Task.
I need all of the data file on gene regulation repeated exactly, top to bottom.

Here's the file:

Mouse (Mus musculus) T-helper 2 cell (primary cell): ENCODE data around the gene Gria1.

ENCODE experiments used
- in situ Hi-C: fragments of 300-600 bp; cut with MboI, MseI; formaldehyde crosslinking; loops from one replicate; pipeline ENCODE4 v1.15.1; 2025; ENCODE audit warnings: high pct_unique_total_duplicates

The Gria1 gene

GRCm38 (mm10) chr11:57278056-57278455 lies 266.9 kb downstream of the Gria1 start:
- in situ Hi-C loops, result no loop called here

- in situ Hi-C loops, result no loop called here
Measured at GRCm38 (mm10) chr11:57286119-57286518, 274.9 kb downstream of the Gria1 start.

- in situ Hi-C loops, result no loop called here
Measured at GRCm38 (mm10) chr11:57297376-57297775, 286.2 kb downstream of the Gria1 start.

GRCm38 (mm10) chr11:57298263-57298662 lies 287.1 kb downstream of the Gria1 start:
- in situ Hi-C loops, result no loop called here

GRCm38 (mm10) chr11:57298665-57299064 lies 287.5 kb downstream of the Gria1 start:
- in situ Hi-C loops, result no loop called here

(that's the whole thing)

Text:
Mouse (Mus musculus) T-helper 2 cell (primary cell): ENCODE data around the gene Gria1.

ENCODE experiments used
- in situ Hi-C: fragments of 300-600 bp; cut with MboI, MseI; formaldehyde crosslinking; loops from one replicate; pipeline ENCODE4 v1.15.1; 2025; ENCODE audit warnings: high pct_unique_total_duplicates

The Gria1 gene

GRCm38 (mm10) chr11:57278056-57278455 lies 266.9 kb downstream of the Gria1 start:
- in situ Hi-C loops, result no loop called here

- in situ Hi-C loops, result no loop called here
Measured at GRCm38 (mm10) chr11:57286119-57286518, 274.9 kb downstream of the Gria1 start.

- in situ Hi-C loops, result no loop called here
Measured at GRCm38 (mm10) chr11:57297376-57297775, 286.2 kb downstream of the Gria1 start.

GRCm38 (mm10) chr11:57298263-57298662 lies 287.1 kb downstream of the Gria1 start:
- in situ Hi-C loops, result no loop called here

GRCm38 (mm10) chr11:57298665-57299064 lies 287.5 kb downstream of the Gria1 start:
- in situ Hi-C loops, result no loop called here